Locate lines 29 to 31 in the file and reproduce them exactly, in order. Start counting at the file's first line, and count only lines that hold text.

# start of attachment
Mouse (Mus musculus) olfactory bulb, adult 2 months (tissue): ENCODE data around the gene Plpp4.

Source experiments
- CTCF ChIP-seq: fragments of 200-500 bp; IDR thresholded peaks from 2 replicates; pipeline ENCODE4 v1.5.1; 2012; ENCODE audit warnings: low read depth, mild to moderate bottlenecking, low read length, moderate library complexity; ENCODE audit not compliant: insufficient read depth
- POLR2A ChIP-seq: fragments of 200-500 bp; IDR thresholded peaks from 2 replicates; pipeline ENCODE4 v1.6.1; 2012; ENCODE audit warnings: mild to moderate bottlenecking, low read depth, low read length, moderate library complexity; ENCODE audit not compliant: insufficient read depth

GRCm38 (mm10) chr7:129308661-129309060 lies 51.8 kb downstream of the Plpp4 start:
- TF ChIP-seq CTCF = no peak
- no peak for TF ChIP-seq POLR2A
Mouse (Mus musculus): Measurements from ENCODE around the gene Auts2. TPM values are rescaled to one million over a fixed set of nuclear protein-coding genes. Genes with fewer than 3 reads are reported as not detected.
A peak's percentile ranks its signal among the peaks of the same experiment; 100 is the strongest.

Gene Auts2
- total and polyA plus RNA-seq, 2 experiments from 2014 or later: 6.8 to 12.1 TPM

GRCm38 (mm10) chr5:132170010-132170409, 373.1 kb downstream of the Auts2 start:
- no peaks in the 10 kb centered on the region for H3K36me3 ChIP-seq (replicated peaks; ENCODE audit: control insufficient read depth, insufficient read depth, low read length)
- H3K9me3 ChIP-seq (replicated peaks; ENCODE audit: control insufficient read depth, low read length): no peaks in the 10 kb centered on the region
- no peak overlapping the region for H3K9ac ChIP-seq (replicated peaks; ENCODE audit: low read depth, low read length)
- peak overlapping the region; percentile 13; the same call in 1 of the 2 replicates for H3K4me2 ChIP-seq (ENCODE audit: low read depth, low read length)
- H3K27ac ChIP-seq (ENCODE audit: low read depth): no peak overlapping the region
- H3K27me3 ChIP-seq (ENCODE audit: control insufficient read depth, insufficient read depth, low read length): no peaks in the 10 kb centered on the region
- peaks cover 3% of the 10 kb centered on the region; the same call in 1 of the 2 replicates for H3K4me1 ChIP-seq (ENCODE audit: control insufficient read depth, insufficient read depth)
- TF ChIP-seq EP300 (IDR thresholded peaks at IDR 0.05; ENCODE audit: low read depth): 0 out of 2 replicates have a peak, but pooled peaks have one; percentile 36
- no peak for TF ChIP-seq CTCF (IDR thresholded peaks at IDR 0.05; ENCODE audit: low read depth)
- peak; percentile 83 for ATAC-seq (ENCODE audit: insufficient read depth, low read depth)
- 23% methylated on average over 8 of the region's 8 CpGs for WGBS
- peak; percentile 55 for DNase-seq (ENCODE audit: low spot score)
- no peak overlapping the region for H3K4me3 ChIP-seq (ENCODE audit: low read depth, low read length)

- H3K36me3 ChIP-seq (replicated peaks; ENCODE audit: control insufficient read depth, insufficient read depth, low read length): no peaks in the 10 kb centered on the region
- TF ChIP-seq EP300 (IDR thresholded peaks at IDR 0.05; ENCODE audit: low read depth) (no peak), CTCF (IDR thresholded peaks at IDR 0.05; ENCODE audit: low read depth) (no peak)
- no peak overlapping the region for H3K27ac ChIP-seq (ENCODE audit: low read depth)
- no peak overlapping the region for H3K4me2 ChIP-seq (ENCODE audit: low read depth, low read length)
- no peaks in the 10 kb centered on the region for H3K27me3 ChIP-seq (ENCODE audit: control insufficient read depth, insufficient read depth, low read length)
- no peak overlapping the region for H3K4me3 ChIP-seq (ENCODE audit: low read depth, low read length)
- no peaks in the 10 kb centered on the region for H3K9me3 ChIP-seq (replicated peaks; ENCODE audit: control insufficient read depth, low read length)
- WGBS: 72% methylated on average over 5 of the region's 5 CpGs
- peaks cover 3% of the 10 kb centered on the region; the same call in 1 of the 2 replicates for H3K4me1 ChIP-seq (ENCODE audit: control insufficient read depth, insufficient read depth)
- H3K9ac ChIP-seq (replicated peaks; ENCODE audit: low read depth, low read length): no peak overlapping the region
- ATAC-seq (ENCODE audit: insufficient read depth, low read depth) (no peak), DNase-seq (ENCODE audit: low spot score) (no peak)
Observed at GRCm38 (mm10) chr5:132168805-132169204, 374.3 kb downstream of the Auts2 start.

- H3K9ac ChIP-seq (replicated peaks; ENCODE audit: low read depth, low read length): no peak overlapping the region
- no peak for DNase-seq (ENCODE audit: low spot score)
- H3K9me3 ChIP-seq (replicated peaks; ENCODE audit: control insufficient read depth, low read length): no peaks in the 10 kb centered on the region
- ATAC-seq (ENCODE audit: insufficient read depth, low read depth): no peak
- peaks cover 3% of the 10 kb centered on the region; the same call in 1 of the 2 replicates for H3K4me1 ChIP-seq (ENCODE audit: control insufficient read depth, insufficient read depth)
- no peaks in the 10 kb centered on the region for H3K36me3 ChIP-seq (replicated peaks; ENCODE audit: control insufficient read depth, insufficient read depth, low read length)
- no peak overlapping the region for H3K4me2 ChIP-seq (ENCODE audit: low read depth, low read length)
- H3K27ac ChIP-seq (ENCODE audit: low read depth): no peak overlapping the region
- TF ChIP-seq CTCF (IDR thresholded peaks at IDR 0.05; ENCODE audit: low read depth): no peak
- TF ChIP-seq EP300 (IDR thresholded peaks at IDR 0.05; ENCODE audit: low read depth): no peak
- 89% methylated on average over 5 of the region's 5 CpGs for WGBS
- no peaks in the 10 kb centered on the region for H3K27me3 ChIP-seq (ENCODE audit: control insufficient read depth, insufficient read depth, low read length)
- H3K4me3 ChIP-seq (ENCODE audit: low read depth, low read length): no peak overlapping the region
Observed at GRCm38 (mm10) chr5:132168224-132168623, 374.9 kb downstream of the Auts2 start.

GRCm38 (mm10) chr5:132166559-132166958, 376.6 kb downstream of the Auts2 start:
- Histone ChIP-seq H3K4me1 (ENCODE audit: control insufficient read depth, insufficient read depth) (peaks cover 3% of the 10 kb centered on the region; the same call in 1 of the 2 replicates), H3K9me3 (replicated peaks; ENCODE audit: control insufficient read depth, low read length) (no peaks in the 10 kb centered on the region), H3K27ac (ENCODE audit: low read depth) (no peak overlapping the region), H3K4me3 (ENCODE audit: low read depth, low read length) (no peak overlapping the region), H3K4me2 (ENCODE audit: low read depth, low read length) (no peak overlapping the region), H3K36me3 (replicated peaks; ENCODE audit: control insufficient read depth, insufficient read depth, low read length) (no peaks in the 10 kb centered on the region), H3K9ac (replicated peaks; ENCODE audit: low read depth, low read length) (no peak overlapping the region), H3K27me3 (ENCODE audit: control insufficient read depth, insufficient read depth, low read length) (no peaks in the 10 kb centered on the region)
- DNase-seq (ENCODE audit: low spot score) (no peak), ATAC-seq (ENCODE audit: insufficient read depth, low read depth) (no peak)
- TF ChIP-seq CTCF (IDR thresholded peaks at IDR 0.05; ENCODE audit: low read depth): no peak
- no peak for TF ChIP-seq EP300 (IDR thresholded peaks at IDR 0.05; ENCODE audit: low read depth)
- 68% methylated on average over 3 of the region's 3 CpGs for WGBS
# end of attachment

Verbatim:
- no peak overlapping the region for H3K4me2 ChIP-seq (ENCODE audit: low read depth, low read length)
- no peaks in the 10 kb centered on the region for H3K27me3 ChIP-seq (ENCODE audit: control insufficient read depth, insufficient read depth, low read length)
- no peak overlapping the region for H3K4me3 ChIP-seq (ENCODE audit: low read depth, low read length)